Others found the surface hoar to be quite sensitive still in the Bountiful Sessions terrain on mid and upper elevations. One observer had his pit wall lined out with three separate, isolated columns to conduct compression tests. How telling is it that after tapping the far left column that the middle one failed and popped out?


      Over the next 8 hours.

Watch for some dampening of the snow surface with daytime heating. Expect some human triggered sluffing with solar radiation.


We’ll have partly cloudy skies, light southwesterly winds, and temps in the mid teens at 10,000’ and upper-twenties at 8000’. Another storm dives south of us by mid-week. Weak ridging dominates the weather models for later in the week and into the weekend


Please contact the Snowbasin ski patrol dispatch (801-620-1000/1017) if you trigger a large avalanche in the Snowbasin backcountry to alert them to the slide and whether anyone is missing or not. Rescue teams can be exposed to significant hazard when responding to avalanches, and do not want to do so when unneeded. Thanks.

Discount Lift tickets: Ski Utah, Backcountry.com, Alta, Deer Valley, Park City, The Canyons, Wolf Mountain, Snowbasin, Beaver Mountain, Brighton, Sundance, and Solitude have donated a limited number of tickets for sale at discounted prices.

Wasatch Powderbird Guides flight plan.

Dawn Patrol Forecast Hotline, updated by 05:30:888-999-4019 option 8.

Daily observations are frequently posted by 10 pm each evening.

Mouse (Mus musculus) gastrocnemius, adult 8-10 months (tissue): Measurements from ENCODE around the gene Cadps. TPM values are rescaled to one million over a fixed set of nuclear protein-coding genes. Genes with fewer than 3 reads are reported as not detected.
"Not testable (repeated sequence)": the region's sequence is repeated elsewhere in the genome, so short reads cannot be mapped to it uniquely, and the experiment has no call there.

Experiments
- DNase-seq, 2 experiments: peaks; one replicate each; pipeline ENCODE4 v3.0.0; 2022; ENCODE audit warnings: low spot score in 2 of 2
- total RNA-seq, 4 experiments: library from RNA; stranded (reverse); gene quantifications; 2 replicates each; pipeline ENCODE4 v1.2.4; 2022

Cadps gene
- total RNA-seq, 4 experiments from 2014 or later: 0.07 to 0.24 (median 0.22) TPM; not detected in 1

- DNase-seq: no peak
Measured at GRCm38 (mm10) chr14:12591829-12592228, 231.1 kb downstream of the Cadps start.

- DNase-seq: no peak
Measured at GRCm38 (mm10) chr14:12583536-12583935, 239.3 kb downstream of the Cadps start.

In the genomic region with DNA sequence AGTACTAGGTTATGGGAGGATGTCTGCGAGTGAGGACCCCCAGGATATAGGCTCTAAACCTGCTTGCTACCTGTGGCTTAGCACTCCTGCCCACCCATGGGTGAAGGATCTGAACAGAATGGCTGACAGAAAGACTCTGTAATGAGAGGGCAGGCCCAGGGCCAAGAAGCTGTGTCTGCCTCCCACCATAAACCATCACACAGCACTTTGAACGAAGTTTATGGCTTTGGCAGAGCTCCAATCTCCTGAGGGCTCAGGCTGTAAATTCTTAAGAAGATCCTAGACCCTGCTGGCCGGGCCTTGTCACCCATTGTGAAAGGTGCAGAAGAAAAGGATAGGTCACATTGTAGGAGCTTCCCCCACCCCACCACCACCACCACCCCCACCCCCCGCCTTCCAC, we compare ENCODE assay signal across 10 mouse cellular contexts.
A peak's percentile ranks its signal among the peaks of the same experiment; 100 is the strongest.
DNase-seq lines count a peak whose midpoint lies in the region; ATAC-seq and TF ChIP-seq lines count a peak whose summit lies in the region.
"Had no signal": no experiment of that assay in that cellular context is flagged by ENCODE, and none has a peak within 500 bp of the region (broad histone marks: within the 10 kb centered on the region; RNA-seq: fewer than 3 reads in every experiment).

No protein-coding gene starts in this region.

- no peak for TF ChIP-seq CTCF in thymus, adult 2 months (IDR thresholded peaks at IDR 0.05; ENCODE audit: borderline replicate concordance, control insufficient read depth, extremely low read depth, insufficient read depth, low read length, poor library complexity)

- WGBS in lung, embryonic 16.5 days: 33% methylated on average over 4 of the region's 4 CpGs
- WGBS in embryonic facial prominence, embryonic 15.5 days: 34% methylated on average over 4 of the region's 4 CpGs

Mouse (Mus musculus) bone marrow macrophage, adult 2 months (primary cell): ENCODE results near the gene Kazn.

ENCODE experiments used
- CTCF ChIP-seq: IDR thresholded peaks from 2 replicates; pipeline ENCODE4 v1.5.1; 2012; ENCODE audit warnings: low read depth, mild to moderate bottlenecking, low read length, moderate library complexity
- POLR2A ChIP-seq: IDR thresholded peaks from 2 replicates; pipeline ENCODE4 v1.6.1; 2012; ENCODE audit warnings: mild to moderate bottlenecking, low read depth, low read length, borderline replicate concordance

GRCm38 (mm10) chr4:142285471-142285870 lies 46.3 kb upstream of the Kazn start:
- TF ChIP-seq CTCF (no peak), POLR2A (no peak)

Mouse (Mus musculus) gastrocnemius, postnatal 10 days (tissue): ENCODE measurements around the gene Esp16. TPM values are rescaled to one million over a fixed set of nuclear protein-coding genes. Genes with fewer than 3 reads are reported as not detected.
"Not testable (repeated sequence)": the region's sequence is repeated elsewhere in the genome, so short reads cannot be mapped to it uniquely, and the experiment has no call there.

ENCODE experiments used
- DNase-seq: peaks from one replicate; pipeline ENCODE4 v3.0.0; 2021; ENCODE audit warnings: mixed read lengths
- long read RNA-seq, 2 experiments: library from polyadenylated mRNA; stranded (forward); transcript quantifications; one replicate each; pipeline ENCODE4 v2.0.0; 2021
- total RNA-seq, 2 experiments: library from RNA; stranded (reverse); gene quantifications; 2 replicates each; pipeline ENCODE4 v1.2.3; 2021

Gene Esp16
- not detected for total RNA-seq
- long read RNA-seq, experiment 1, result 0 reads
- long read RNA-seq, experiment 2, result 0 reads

Free UAC iPhone app from Canyon Sports.

Subscribe to the daily avalanche advisory e-mail click HERE.

UDOT canyon closures UDOT at (801) 975-4838

We appreciate all your avalanche and snow observations. You can also call us at 801-524-5304 or 800-662-4140, or email to uac@utahavalanchecenter.org

Donate to your favorite non-profit – The Friends of the Utah Avalanche Center. The UAC depends on contributions from users like you to support our work.

The information in this advisory is from the U.S. Forest Service, which is solely responsible for its content. This advisory describes general avalanche conditions and local variations always occur.

I will update this forecast tomorrow morning. Thanks for calling.

This information does not apply to developed ski areas or highways where avalanche control is normally done.  This advisory is from the U.S.D.A. Forest Service, which is solely responsible for its content. This advisory describes general avalanche conditions and local variations always occur.

This advisory provided by the USDA Forest Service, in partnership with:

The Friends of the Utah Avalanche Center, Utah Division of State Parks and Recreation, Utah Division of Emergency Management, Salt Lake County, Salt Lake Unified Fire Authority and the friends of the La Sal Avalanche Center. See our Sponsors Page for a complete list.